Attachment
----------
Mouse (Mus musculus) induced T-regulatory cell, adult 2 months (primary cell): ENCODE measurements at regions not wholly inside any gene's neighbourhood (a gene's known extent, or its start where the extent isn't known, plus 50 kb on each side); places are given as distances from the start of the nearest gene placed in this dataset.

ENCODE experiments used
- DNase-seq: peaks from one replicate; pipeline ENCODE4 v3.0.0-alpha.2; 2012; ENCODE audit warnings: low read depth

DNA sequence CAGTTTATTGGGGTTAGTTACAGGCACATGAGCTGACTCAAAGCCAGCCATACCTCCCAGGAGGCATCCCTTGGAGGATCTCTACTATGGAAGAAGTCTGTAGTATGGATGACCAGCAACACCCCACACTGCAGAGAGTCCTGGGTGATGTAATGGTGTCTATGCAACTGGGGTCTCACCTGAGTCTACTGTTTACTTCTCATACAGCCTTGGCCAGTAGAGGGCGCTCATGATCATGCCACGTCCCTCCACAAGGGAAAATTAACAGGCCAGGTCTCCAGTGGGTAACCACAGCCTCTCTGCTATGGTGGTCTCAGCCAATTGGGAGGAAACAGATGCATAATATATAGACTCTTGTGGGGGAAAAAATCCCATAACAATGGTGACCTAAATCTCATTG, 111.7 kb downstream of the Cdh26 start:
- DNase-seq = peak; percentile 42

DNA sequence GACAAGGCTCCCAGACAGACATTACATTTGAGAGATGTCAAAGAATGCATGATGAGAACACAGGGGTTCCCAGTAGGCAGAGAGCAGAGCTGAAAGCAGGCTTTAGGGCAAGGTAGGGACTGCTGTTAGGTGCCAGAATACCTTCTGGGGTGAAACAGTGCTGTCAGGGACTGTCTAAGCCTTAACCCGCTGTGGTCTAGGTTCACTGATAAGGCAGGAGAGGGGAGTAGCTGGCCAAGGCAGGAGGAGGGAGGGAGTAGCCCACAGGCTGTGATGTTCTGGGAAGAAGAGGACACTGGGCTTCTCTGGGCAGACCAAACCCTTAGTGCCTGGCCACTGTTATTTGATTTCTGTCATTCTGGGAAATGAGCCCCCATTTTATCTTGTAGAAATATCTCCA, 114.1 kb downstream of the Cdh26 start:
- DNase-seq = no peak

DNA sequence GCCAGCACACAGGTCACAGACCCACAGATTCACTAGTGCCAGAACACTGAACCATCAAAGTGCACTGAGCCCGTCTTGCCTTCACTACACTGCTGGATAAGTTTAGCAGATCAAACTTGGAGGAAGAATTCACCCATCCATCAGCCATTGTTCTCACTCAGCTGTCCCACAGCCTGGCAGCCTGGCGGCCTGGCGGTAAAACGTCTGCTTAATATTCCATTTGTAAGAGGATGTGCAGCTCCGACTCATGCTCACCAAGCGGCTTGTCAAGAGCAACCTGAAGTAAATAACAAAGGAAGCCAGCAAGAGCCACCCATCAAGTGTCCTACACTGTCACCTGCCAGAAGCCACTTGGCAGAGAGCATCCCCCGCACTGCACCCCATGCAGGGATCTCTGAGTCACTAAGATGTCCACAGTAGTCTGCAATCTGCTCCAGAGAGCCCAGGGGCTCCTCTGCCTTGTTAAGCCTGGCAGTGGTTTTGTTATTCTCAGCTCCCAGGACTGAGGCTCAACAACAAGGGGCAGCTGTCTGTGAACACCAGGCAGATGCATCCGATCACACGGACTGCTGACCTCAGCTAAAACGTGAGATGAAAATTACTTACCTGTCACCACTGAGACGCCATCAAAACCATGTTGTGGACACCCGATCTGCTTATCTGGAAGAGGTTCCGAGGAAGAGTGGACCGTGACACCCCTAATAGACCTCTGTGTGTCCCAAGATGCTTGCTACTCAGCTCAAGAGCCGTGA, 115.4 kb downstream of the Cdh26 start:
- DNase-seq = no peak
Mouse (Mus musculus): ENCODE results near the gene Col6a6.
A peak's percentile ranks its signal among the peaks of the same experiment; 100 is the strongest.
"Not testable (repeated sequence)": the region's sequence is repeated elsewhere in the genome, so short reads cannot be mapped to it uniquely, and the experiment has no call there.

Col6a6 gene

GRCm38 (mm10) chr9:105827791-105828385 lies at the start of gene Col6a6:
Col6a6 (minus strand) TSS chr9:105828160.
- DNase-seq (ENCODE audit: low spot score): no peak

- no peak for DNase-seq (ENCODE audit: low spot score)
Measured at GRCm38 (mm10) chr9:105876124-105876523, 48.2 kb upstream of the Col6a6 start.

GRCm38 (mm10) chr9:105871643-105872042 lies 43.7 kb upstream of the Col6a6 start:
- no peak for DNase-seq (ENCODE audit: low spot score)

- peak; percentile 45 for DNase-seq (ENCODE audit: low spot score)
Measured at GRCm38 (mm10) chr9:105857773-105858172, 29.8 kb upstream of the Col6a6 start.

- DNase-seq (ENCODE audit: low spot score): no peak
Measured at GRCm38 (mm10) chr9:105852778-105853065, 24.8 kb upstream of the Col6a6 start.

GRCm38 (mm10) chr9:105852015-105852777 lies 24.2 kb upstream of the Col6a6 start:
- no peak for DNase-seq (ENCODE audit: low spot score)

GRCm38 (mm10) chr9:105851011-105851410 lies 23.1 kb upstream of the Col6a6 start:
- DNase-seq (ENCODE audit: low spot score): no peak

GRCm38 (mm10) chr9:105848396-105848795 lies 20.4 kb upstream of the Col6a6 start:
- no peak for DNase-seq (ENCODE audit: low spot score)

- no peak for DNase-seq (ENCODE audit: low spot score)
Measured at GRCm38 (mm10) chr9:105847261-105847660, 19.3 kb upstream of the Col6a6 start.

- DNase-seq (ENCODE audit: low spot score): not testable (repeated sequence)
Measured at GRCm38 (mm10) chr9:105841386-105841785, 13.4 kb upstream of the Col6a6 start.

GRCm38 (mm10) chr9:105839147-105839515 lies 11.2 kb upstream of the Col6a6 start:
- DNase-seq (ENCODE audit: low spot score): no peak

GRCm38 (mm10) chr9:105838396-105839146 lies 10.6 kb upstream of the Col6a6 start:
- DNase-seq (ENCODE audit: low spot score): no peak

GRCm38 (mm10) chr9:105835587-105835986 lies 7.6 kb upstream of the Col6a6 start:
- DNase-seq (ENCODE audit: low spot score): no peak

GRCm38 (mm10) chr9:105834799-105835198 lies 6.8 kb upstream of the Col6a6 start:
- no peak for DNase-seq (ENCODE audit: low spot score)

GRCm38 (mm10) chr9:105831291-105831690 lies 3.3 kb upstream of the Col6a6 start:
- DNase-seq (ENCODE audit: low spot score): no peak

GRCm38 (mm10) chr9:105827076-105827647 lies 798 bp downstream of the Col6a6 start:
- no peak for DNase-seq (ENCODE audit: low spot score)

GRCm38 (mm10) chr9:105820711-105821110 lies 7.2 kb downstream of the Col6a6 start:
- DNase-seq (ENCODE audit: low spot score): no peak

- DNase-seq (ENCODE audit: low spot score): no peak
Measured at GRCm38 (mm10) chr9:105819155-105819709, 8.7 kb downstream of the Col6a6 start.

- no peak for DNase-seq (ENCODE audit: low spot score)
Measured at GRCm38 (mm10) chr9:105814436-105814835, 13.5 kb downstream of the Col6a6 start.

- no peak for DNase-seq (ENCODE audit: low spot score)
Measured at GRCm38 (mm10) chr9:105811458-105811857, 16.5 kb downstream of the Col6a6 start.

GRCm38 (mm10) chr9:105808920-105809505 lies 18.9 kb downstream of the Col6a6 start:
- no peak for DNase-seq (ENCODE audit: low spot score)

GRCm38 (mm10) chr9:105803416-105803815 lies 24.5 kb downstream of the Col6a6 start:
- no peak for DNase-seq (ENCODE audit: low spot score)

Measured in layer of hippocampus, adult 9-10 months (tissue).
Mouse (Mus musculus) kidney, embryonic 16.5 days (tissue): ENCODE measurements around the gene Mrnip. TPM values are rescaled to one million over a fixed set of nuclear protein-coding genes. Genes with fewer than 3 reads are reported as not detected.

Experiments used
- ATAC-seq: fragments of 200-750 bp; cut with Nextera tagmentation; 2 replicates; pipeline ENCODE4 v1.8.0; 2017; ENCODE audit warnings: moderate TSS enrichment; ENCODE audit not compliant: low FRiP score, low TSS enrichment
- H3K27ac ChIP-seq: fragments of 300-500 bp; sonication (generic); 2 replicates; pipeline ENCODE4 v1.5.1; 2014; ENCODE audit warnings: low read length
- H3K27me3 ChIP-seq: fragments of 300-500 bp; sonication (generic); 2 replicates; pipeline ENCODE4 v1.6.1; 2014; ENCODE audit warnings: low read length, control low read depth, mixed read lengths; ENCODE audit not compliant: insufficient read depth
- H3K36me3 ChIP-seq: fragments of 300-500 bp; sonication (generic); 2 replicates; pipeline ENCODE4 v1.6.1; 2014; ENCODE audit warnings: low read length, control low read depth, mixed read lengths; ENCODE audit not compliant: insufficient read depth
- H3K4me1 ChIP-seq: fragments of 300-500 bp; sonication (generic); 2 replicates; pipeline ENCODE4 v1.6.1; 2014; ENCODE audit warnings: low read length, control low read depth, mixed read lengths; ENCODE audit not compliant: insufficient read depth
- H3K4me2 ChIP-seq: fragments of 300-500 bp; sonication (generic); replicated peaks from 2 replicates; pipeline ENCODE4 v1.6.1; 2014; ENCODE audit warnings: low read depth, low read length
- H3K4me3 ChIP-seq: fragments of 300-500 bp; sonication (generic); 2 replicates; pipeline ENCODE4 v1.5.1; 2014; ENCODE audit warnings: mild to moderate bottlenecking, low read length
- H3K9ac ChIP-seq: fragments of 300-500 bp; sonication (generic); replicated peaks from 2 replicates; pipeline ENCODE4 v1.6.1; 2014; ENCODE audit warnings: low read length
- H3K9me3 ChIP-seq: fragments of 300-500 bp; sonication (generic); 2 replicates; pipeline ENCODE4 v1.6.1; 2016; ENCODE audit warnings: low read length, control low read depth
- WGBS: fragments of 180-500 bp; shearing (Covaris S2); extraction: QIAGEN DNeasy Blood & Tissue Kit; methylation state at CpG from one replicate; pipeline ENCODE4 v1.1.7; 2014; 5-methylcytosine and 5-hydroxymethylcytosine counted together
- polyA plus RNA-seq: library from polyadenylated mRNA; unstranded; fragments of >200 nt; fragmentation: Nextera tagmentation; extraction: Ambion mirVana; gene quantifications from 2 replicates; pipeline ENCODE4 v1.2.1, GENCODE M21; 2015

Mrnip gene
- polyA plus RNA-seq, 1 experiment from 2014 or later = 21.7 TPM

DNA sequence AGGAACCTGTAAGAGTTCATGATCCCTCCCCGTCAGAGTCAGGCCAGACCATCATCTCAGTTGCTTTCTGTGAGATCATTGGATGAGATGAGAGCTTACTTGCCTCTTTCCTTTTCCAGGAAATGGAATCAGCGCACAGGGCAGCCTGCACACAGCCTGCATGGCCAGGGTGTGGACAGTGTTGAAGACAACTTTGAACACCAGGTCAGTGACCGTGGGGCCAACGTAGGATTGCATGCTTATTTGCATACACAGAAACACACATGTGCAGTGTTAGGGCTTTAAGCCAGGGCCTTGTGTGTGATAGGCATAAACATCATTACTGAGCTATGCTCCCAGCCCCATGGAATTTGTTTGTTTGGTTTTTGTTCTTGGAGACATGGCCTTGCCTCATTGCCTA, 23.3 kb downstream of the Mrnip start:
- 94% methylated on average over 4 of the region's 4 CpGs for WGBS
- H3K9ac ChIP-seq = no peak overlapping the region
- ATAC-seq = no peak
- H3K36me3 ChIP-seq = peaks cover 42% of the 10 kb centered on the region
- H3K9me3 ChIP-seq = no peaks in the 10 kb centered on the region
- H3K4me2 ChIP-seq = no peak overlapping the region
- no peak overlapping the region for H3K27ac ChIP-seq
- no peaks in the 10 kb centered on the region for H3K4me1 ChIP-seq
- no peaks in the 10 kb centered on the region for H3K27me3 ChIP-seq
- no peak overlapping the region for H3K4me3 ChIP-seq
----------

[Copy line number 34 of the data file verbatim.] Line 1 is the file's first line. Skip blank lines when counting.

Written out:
Measured at GRCm38 (mm10) chr9:105841386-105841785, 13.4 kb upstream of the Col6a6 start.